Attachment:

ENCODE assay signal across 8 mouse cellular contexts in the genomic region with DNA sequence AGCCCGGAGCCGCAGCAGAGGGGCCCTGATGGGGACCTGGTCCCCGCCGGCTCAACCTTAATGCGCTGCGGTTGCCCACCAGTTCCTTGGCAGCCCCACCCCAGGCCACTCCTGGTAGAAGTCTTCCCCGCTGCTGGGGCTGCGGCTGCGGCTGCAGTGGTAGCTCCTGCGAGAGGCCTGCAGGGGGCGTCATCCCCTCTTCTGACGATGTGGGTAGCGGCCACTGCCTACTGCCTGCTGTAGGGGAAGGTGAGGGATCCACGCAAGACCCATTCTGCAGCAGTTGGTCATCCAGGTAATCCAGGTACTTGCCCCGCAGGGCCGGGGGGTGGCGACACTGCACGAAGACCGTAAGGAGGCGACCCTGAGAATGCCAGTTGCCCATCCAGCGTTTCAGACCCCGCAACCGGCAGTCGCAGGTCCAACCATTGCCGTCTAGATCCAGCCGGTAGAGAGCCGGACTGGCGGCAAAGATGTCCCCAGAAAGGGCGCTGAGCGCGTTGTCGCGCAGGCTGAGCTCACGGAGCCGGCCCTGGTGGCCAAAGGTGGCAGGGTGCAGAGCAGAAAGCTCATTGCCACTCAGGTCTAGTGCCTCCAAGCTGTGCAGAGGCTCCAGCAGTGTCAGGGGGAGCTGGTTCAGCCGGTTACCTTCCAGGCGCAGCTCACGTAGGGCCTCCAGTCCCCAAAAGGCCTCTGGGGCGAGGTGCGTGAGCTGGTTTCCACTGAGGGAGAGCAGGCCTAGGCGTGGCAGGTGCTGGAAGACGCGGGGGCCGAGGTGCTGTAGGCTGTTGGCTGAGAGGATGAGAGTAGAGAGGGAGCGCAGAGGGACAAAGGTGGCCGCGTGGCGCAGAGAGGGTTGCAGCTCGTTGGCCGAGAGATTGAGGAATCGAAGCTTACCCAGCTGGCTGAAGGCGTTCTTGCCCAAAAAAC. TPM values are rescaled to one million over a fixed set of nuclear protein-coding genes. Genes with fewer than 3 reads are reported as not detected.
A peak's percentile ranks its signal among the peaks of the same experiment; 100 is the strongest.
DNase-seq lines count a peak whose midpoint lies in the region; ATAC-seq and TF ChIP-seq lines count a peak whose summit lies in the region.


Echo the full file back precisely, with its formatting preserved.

ENCODE assay signal across 8 mouse cellular contexts in the genomic region with DNA sequence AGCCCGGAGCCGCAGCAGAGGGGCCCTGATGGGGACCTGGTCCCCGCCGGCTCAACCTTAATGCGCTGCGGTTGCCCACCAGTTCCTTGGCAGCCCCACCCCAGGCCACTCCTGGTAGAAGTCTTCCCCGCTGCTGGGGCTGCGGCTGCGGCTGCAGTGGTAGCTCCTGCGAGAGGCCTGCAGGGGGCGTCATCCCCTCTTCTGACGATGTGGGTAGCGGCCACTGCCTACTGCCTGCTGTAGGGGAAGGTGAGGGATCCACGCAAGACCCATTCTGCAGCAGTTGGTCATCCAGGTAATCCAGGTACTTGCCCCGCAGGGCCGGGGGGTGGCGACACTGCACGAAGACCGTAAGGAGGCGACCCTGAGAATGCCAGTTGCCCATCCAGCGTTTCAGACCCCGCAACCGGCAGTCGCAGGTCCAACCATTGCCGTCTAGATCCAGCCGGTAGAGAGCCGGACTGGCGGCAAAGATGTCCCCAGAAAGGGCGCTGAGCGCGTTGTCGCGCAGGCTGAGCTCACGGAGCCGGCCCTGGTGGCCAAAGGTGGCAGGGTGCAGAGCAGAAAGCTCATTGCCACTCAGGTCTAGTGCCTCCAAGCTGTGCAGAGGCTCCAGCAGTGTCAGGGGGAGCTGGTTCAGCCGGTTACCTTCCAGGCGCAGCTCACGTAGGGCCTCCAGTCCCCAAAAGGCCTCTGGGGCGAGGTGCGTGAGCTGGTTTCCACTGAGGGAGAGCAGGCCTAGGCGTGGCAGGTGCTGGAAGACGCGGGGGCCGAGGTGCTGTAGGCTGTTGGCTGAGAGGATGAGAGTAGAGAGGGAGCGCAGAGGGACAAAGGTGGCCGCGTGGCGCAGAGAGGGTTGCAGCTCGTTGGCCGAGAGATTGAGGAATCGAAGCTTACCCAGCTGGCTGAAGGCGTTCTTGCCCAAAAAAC. TPM values are rescaled to one million over a fixed set of nuclear protein-coding genes. Genes with fewer than 3 reads are reported as not detected.
A peak's percentile ranks its signal among the peaks of the same experiment; 100 is the strongest.
DNase-seq lines count a peak whose midpoint lies in the region; ATAC-seq and TF ChIP-seq lines count a peak whose summit lies in the region.